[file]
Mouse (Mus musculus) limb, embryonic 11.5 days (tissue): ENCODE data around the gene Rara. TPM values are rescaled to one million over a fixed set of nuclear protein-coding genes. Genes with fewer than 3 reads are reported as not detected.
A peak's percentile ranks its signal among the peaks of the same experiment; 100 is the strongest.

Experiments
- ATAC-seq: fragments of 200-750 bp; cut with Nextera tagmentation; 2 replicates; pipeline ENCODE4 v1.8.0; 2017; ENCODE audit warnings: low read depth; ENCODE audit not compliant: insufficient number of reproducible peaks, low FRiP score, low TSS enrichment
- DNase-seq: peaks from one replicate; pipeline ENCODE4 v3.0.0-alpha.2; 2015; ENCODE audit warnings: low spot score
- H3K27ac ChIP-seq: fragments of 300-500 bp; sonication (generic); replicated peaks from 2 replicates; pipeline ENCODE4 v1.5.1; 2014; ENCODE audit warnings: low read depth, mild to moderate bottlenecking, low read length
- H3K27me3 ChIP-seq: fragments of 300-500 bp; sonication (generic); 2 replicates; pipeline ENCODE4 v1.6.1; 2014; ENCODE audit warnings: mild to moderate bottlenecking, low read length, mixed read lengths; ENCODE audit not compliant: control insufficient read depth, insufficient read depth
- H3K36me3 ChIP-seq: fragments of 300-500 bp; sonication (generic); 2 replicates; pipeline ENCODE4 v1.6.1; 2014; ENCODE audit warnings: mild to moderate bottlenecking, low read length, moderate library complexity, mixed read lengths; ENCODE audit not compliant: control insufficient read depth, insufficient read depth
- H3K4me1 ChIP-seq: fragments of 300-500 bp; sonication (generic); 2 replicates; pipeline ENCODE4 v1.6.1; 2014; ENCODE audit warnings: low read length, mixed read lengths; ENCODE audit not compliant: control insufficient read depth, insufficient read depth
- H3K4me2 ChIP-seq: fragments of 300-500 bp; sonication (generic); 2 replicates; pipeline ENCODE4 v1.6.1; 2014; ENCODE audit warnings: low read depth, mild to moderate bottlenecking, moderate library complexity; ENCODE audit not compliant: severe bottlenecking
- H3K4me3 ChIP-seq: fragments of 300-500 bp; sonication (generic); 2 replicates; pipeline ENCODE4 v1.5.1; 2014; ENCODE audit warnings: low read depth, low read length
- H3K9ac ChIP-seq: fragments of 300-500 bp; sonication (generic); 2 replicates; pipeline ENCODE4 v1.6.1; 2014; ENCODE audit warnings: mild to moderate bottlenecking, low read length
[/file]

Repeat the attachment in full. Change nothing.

Mouse (Mus musculus) limb, embryonic 11.5 days (tissue): ENCODE data around the gene Rara. TPM values are rescaled to one million over a fixed set of nuclear protein-coding genes. Genes with fewer than 3 reads are reported as not detected.
A peak's percentile ranks its signal among the peaks of the same experiment; 100 is the strongest.

Experiments
- ATAC-seq: fragments of 200-750 bp; cut with Nextera tagmentation; 2 replicates; pipeline ENCODE4 v1.8.0; 2017; ENCODE audit warnings: low read depth; ENCODE audit not compliant: insufficient number of reproducible peaks, low FRiP score, low TSS enrichment
- DNase-seq: peaks from one replicate; pipeline ENCODE4 v3.0.0-alpha.2; 2015; ENCODE audit warnings: low spot score
- H3K27ac ChIP-seq: fragments of 300-500 bp; sonication (generic); replicated peaks from 2 replicates; pipeline ENCODE4 v1.5.1; 2014; ENCODE audit warnings: low read depth, mild to moderate bottlenecking, low read length
- H3K27me3 ChIP-seq: fragments of 300-500 bp; sonication (generic); 2 replicates; pipeline ENCODE4 v1.6.1; 2014; ENCODE audit warnings: mild to moderate bottlenecking, low read length, mixed read lengths; ENCODE audit not compliant: control insufficient read depth, insufficient read depth
- H3K36me3 ChIP-seq: fragments of 300-500 bp; sonication (generic); 2 replicates; pipeline ENCODE4 v1.6.1; 2014; ENCODE audit warnings: mild to moderate bottlenecking, low read length, moderate library complexity, mixed read lengths; ENCODE audit not compliant: control insufficient read depth, insufficient read depth
- H3K4me1 ChIP-seq: fragments of 300-500 bp; sonication (generic); 2 replicates; pipeline ENCODE4 v1.6.1; 2014; ENCODE audit warnings: low read length, mixed read lengths; ENCODE audit not compliant: control insufficient read depth, insufficient read depth
- H3K4me2 ChIP-seq: fragments of 300-500 bp; sonication (generic); 2 replicates; pipeline ENCODE4 v1.6.1; 2014; ENCODE audit warnings: low read depth, mild to moderate bottlenecking, moderate library complexity; ENCODE audit not compliant: severe bottlenecking
- H3K4me3 ChIP-seq: fragments of 300-500 bp; sonication (generic); 2 replicates; pipeline ENCODE4 v1.5.1; 2014; ENCODE audit warnings: low read depth, low read length
- H3K9ac ChIP-seq: fragments of 300-500 bp; sonication (generic); 2 replicates; pipeline ENCODE4 v1.6.1; 2014; ENCODE audit warnings: mild to moderate bottlenecking, low read length